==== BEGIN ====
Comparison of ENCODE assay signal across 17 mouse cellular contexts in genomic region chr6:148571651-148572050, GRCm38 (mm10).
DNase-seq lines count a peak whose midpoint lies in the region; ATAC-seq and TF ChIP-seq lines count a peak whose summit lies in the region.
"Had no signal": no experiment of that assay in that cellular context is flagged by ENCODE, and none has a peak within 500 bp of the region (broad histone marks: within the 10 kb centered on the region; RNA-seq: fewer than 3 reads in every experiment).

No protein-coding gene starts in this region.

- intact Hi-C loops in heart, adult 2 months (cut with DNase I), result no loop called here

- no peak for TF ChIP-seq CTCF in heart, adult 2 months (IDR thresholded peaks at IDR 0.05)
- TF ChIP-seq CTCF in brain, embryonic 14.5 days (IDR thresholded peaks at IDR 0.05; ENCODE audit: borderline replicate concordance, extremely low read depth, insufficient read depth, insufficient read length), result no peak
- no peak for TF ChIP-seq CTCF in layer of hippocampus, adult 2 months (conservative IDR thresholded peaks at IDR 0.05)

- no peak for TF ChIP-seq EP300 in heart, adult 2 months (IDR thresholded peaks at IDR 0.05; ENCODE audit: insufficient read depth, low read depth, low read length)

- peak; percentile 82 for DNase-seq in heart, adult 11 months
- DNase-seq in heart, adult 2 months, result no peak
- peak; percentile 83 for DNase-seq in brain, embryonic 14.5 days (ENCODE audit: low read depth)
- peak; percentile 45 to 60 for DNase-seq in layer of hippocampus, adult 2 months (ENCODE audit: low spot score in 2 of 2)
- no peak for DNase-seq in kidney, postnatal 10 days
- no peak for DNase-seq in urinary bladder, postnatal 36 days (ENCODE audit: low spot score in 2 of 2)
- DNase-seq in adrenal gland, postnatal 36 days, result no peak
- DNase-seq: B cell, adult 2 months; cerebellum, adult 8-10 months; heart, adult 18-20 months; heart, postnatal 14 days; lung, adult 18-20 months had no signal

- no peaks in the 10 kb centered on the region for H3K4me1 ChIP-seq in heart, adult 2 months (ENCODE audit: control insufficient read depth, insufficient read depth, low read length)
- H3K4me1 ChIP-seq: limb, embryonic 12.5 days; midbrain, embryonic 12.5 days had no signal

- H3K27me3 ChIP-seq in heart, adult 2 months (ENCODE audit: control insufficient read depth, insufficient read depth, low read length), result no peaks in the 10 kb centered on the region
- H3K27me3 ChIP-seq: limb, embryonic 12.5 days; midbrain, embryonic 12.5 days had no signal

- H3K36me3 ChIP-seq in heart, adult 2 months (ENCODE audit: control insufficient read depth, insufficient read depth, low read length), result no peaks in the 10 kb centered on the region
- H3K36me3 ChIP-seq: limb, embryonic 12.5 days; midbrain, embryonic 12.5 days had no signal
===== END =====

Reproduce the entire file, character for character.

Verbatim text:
Comparison of ENCODE assay signal across 17 mouse cellular contexts in genomic region chr6:148571651-148572050, GRCm38 (mm10).
DNase-seq lines count a peak whose midpoint lies in the region; ATAC-seq and TF ChIP-seq lines count a peak whose summit lies in the region.
"Had no signal": no experiment of that assay in that cellular context is flagged by ENCODE, and none has a peak within 500 bp of the region (broad histone marks: within the 10 kb centered on the region; RNA-seq: fewer than 3 reads in every experiment).

No protein-coding gene starts in this region.

- intact Hi-C loops in heart, adult 2 months (cut with DNase I), result no loop called here

- no peak for TF ChIP-seq CTCF in heart, adult 2 months (IDR thresholded peaks at IDR 0.05)
- TF ChIP-seq CTCF in brain, embryonic 14.5 days (IDR thresholded peaks at IDR 0.05; ENCODE audit: borderline replicate concordance, extremely low read depth, insufficient read depth, insufficient read length), result no peak
- no peak for TF ChIP-seq CTCF in layer of hippocampus, adult 2 months (conservative IDR thresholded peaks at IDR 0.05)

- no peak for TF ChIP-seq EP300 in heart, adult 2 months (IDR thresholded peaks at IDR 0.05; ENCODE audit: insufficient read depth, low read depth, low read length)

- peak; percentile 82 for DNase-seq in heart, adult 11 months
- DNase-seq in heart, adult 2 months, result no peak
- peak; percentile 83 for DNase-seq in brain, embryonic 14.5 days (ENCODE audit: low read depth)
- peak; percentile 45 to 60 for DNase-seq in layer of hippocampus, adult 2 months (ENCODE audit: low spot score in 2 of 2)
- no peak for DNase-seq in kidney, postnatal 10 days
- no peak for DNase-seq in urinary bladder, postnatal 36 days (ENCODE audit: low spot score in 2 of 2)
- DNase-seq in adrenal gland, postnatal 36 days, result no peak
- DNase-seq: B cell, adult 2 months; cerebellum, adult 8-10 months; heart, adult 18-20 months; heart, postnatal 14 days; lung, adult 18-20 months had no signal

- no peaks in the 10 kb centered on the region for H3K4me1 ChIP-seq in heart, adult 2 months (ENCODE audit: control insufficient read depth, insufficient read depth, low read length)
- H3K4me1 ChIP-seq: limb, embryonic 12.5 days; midbrain, embryonic 12.5 days had no signal

- H3K27me3 ChIP-seq in heart, adult 2 months (ENCODE audit: control insufficient read depth, insufficient read depth, low read length), result no peaks in the 10 kb centered on the region
- H3K27me3 ChIP-seq: limb, embryonic 12.5 days; midbrain, embryonic 12.5 days had no signal

- H3K36me3 ChIP-seq in heart, adult 2 months (ENCODE audit: control insufficient read depth, insufficient read depth, low read length), result no peaks in the 10 kb centered on the region
- H3K36me3 ChIP-seq: limb, embryonic 12.5 days; midbrain, embryonic 12.5 days had no signal